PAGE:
I've searched the internet high and low, and while I suspect the answer to my problem will be obvious in retrospect, I can't find anything to help me understand what I need to do differently. In an effort to simplify the problem as much as possible, I've programmed the MSP430 with a simple program that lights up the LED on P1.0. I'm using CCS v.5 with the good ol Launchpad. Everything works as expected on the launchpad, including my more complicated programs.
But when I place the chip onto a solderless breadboard for testing "outside the womb" it does nothing. I have tried supplying the chip with 3v from AA's and also whatever voltage is coming off the header pins of the launchpad. The led lights up if I connect the led directly to the VCC and GND of the power supply going into pins 1 & 20, but when I plug it into Pin 2, or any pin for that matter, it does nothing.
I'm new to all this, so I assume I'm missing something obvious...Is the launchpad not actually programing the chip? Is this something to do with debug mode versus release mode? Do I need any capacitors or resistors to make the chip work on its own? I've tried a couple chips now (g2353's) with no luck. This has really put a damper on the whole project, it would be very appreciated if someone could grace me with a tip and possibly a "doh!" moment.
Have you biased the RST pin on your breadboard? The launchpad does indeed program the chip so if it runs in the launchpad your program is on it :)
Looking at the Family User Guide Section 2.5 Connection of Unused Pins / Page 44 they recommend the following setup: 47 kΩ pullup with 10 nF (2.2 nF (1)) pulldown
(1) The pulldown capacitor should not exceed 2.2 nF when using devices with Spy-Bi-Wire interface in Spy-Bi-Wire mode or in 4-wire JTAG mode with TI tools like FET interfaces or GANG programmers.
MSP430 Launchpad GitHub: https://github.com/alanbarr/msp430-launchpad
Hmm..no I haven't, I'll have to try that next. Now my next question: Why would I do a pulll up and a pull down on the same pin? I bought the 47k resistor and a 10nF capacitor but I'm not sure how to wire them up....On that note, do you understand why they are necessary? I will keep researching as well and post back with my results. Thanks!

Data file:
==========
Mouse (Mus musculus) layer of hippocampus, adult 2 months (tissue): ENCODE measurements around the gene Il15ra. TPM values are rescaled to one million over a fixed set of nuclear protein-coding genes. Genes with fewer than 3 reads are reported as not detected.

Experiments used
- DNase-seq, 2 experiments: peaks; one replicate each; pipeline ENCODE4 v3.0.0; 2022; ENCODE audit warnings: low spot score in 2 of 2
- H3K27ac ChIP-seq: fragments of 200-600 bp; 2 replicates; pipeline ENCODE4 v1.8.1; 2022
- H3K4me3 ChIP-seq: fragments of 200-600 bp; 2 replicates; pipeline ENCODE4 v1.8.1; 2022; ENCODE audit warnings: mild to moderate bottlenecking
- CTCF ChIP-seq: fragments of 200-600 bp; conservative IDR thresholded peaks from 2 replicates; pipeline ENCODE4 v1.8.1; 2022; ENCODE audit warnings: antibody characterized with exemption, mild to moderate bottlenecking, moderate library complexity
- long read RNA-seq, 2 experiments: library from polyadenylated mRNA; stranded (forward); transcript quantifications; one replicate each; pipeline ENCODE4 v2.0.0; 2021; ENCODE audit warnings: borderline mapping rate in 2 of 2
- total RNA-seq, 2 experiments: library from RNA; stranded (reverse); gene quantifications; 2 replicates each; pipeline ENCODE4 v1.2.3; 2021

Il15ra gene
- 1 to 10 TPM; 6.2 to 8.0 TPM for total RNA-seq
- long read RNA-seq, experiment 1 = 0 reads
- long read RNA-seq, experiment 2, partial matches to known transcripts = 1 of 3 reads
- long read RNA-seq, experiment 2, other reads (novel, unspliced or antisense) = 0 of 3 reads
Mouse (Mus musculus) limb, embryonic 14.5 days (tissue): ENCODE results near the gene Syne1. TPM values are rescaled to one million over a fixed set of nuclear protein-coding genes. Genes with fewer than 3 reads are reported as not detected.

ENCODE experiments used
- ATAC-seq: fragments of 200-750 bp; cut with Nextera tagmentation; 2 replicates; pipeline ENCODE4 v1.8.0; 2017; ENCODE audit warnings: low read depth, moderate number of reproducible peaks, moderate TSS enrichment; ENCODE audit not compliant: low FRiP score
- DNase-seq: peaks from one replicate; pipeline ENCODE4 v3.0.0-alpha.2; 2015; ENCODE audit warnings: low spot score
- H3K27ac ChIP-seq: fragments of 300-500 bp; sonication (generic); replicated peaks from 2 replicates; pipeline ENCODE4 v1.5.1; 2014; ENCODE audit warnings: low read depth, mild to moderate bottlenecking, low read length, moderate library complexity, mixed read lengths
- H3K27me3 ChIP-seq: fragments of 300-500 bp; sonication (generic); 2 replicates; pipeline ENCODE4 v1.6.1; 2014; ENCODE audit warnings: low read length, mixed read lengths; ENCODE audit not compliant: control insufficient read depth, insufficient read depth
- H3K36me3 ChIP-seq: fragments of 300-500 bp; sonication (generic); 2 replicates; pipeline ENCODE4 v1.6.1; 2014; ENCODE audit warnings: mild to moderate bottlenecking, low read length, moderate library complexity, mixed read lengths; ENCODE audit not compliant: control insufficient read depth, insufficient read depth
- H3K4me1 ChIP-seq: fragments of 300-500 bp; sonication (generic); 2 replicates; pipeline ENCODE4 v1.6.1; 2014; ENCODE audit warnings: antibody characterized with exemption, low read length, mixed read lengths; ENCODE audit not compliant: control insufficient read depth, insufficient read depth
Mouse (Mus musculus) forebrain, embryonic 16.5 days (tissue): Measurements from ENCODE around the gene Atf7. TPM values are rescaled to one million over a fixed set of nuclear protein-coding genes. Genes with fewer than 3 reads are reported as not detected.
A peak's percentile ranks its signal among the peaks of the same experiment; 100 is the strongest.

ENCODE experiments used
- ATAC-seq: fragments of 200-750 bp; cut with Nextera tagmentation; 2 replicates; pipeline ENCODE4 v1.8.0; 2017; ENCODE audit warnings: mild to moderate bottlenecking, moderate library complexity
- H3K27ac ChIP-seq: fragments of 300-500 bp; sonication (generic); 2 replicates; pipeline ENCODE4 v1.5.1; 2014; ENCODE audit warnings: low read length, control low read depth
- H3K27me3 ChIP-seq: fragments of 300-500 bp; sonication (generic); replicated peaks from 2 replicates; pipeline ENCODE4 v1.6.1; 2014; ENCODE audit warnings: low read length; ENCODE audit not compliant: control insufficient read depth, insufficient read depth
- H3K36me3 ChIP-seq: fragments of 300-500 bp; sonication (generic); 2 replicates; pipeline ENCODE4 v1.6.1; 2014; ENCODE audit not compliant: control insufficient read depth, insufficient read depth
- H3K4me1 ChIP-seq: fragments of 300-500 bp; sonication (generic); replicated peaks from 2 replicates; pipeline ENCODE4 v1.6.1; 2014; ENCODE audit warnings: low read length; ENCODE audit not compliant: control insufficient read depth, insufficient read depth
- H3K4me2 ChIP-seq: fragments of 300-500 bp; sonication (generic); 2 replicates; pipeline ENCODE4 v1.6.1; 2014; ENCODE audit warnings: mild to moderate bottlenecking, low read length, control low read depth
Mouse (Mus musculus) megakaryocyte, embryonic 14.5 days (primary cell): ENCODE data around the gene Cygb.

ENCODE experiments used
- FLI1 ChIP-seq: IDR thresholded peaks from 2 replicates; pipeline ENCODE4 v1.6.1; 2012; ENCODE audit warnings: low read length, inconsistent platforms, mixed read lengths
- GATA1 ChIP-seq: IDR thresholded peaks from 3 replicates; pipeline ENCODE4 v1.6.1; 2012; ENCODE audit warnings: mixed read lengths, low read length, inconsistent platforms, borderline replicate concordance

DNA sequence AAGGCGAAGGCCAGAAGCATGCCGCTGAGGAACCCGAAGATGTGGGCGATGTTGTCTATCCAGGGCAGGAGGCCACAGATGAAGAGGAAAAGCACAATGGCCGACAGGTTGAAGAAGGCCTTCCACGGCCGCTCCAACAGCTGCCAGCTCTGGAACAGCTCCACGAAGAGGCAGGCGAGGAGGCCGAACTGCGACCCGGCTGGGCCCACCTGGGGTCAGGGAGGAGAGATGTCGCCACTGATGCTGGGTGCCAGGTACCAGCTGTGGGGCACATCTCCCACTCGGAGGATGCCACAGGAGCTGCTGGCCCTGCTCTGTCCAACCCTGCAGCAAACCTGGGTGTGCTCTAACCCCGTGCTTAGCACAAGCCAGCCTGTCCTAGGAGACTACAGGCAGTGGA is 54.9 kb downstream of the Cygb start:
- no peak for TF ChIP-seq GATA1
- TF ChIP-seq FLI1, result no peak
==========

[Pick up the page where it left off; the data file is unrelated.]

well, duh I just checked the pdf for the launchpad and it has a schematic that shows the capacitor and resistor connected to the rst pin, so I'll start by mimicking their setup, That still doesn't explain what the purpose of doing this is. If you have any insight, please share!
The capacitor is not absolutely necessary. But the resister is.
Take a look at the LaunghPad board. The PCB has pads to solder both the resistor and the capacitor, TI sometimes do not load the capacitor. Unlike some other micros, MSP430 does not depend on the RC time to generate the reset signal. The capacity is used mostly to reduce noise pickup.
old_cow_yellowMSP430 does not depend on the RC time to generate the reset signal.
So sometimes an additional RC delay on RST is required. Or a 'power good' signal from the regulator.
If you're unsure whether your supply will always deliver full VCC quick enough, add the RC. It won't hurt, and better safe than sorry.
_____________________________________Before posting bug reports or ask for help, do at least quick scan over this article. It applies to any kind of problem reporting. On any forum. And/or look here.If you cannot discuss your problem in the public, feel free to start a private conversation: click on my name and then 'start conversation'. But please do so only if you really cannot do it in a public thread, as I usually read all threads. And I prefer to answer where others can profit from it (or contribute to it) too.
I forgot to do a final reply. This was definitely the fix, so thanks to all! My circuit works exactly as expected.
I'm about to move my first MSP430 program off the launchpad and into my circuit board, and have been wondering what I needed to watch out for -- so this discussion has been very helpful! Thanks to all from me as well..
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